New psychological support service for Wales

Written by Aaron Dennis, February 3, 2020

A new specialist psychological support service for people infected by contaminated blood and their families has been launched in Wales.

The service, which is part of the Wales Infected Blood Support Scheme and funded by the Welsh Government, will offer tailored psychological support to anyone infected in Wales, as well as their partner, children, siblings, grandparents and parents. Bereaved families are also eligible for support. 

The service has been set up by Julie Armytage, a trained integrative counsellor with experience in bereavement, loss and trauma. She was a member of a trauma team who offered support to those affected by the spate of suicides in Bridgend during 2007/8 and under local authority has managed a team of counsellors who provided award-winning emotional support to children and young people.

For the last five years she has worked with cancer patients and is a co-creator of a mindfulness app that is aimed at helping people better manage anxiety and difficult thoughts, feelings and emotions.

Julie will work for three days a week and be joined by clinical psychologist Caroline Coffey for one day a week. Caroline, who has been qualified for 14 years, has considerable experience working with people living with HIV, hepatitis and cancer. Another part-time clinician may also be appointed.

Anyone who wants to use the service should apply directly using a self-referral form which can be downloaded from the WIBSS website. Each applicant will be individually assessed to work out the best treatment options for their needs. 

Julie, who is based in Cardiff, is keen to highlight that the service will cover the whole of Wales and offer a number of different therapy options, including multi-media platforms, one-to-one counselling and mindfulness, as well as linking to existing services. 

She said: “We don’t want to be just another faceless service. We want to promote approachability and will be flexible in what we offer, depending on need.”

The on-going Infected Blood Inquiry has brought the issue of psychological support into the public eye, with many witnesses expressing their frustration at the lack of help available. Julie said: “We understand there is a lot of anger and a lot of resentment. People are being retraumatised by reliving experiences from their past.” 

This is the first time a specialist psychological support service has been provided by an infected blood support scheme in the UK. In England, infected recipients and bereaved partners can apply for up to £900 a year for counselling services through EIBSS if it is not available through their GP or there is a long wait. Applicants must get a quote for the counselling in advance plus documents which prove the counsellor’s qualifications and that they have indemnity insurance. Many people have criticised having to “jump through hoops” to get this money.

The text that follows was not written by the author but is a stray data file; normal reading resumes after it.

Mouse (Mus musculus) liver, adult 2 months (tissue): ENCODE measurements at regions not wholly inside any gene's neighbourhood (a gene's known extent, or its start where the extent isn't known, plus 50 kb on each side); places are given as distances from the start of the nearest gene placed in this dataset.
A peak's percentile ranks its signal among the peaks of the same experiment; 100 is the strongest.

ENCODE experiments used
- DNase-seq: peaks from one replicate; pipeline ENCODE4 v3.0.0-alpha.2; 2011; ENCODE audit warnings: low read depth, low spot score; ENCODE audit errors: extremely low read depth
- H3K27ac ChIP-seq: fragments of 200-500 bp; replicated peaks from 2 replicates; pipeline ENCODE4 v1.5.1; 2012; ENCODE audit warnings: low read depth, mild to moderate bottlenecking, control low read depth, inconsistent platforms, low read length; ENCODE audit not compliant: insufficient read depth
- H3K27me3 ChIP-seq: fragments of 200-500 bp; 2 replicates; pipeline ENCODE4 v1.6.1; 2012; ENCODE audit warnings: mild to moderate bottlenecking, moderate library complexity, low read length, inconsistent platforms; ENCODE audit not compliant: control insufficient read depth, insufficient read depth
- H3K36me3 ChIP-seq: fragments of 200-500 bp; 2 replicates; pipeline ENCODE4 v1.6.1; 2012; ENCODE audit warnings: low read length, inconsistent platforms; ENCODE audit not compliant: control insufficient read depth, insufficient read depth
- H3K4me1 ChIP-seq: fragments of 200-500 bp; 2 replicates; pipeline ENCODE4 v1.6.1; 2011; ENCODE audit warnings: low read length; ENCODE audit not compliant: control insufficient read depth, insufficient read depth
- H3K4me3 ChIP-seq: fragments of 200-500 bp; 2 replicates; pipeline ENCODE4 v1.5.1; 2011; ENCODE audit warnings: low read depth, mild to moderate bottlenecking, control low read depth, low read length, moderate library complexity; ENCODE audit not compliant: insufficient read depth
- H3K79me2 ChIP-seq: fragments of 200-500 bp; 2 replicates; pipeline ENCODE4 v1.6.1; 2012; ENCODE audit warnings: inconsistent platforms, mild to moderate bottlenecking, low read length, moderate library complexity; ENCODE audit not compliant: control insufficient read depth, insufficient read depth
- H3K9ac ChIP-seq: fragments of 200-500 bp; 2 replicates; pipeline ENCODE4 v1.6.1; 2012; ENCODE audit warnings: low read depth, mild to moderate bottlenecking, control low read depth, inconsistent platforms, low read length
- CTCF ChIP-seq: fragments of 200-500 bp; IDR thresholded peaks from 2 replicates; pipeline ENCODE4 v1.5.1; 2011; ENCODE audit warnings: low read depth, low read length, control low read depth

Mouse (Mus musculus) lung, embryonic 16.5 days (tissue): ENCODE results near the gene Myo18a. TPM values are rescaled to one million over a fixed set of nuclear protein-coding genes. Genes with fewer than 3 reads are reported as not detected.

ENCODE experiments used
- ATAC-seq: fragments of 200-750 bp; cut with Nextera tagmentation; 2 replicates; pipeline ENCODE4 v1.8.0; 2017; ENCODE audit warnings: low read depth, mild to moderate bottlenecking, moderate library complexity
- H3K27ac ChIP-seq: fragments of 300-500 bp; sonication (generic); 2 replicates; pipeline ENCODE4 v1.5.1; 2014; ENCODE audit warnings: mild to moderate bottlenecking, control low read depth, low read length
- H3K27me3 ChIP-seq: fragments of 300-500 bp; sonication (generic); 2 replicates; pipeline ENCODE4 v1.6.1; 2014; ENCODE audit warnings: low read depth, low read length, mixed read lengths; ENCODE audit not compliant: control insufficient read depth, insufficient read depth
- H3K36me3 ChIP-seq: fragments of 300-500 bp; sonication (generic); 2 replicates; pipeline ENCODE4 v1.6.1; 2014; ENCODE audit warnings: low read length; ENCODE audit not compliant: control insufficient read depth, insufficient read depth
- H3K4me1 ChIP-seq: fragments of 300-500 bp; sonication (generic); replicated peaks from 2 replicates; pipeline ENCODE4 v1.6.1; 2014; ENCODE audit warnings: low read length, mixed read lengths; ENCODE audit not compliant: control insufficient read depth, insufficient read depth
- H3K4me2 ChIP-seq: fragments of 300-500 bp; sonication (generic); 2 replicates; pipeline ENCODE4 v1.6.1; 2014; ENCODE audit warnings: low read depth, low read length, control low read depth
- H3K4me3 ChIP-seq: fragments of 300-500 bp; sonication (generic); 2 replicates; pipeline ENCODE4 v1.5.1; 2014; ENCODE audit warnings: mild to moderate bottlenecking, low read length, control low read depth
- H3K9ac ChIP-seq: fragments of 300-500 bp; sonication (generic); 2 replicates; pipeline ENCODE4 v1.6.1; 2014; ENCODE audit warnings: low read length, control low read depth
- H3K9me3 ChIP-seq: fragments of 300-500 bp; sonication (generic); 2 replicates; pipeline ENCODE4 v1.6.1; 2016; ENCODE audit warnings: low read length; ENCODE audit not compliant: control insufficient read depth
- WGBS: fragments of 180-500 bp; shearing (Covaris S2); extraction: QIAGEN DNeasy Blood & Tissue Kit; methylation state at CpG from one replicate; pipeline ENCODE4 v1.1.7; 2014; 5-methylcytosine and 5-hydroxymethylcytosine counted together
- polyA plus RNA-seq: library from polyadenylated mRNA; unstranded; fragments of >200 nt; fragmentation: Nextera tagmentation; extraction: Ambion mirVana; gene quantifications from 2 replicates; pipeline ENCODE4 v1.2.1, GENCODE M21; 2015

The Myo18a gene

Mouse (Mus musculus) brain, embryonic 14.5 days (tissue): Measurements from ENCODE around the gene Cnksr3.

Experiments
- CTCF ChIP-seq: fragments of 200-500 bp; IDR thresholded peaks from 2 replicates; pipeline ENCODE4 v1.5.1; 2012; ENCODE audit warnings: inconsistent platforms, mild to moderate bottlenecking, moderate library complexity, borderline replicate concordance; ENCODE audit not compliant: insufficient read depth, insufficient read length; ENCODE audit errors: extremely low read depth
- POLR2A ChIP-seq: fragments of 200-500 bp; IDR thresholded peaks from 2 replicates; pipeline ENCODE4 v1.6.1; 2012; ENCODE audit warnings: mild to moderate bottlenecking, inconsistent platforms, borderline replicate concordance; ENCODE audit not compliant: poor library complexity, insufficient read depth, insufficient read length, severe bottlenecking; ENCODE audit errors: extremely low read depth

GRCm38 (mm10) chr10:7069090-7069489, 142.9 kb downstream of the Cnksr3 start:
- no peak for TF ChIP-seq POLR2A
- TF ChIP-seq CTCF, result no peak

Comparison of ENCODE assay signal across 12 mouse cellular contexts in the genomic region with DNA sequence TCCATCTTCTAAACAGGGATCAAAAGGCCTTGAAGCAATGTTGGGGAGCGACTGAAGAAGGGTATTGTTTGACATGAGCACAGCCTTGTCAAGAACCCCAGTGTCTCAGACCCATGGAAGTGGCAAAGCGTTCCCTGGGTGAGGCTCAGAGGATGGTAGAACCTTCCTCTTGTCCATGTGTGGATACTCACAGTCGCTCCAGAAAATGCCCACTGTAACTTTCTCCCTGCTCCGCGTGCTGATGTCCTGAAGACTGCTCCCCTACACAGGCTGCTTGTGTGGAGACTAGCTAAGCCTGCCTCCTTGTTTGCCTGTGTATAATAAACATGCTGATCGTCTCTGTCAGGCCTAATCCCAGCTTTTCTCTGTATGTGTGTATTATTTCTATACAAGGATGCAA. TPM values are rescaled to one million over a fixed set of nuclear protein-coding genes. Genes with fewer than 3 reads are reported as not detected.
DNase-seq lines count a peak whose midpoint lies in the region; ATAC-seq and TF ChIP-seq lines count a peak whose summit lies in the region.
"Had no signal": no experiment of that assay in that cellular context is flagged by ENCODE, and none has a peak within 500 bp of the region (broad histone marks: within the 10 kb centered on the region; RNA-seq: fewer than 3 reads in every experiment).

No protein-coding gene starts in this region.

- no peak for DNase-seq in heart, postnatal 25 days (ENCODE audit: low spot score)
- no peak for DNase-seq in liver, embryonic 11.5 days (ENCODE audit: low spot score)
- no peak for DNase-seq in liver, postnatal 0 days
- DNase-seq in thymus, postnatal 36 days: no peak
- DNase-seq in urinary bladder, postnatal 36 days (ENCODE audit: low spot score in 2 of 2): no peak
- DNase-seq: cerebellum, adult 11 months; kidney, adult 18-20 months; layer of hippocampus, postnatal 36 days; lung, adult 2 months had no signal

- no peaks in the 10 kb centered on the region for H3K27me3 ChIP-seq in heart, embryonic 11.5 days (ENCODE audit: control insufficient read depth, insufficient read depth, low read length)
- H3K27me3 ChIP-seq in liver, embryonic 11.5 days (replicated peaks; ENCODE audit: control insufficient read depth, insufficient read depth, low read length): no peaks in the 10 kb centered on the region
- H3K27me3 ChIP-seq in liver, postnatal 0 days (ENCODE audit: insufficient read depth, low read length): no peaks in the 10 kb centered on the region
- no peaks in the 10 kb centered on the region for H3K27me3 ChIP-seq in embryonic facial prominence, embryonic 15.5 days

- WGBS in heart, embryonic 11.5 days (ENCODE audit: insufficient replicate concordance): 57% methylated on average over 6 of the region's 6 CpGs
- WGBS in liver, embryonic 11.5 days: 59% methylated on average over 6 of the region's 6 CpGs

In Northern Ireland there is no psychological support through the infected blood support scheme although people can apply for help through the Belfast Health and Social Care Trust. 

In Scotland, those infected and affected by contaminated blood can make an application to the SIBSS to pay for counselling, however up take has been low. Separately, a pilot scheme which offers a combined physiological and psychiatric service for individuals and families with a bleeding disorder has been running for three years. 

The service is open to anyone, regardless of whether they were impacted by contaminated blood products. Originally based in Edinburgh, the service is now trialling across Scotland. Currently, all haemophilia centres in Scotland can refer into the service and, for the cases where that isn’t appropriate, referrals can also be made by Haemophilia Scotland.

The Haemophilia Society has raised concerns with Infected Blood Inquiry chair Sir Brian Langstaff and former Cabinet Office Minister David Lidington, about the lack of adequate specialist psychological support for people infected and affected by contaminated blood.

Although the Red Cross offers a telephone support service and counsellors at the Infected Blood Inquiry hearings, we believe a national, specialist service must be developed. The psychological support model being used in Wales could offer the way forward and we wish it every success. We’d be interested to hear any feedback from our Welsh members, when the service is up and running. 

* To contact the psychological support service in Wales you can email [email protected] or find it at: https://wibss.wales.nhs.uk. Self-referrals to the service are now being accepted.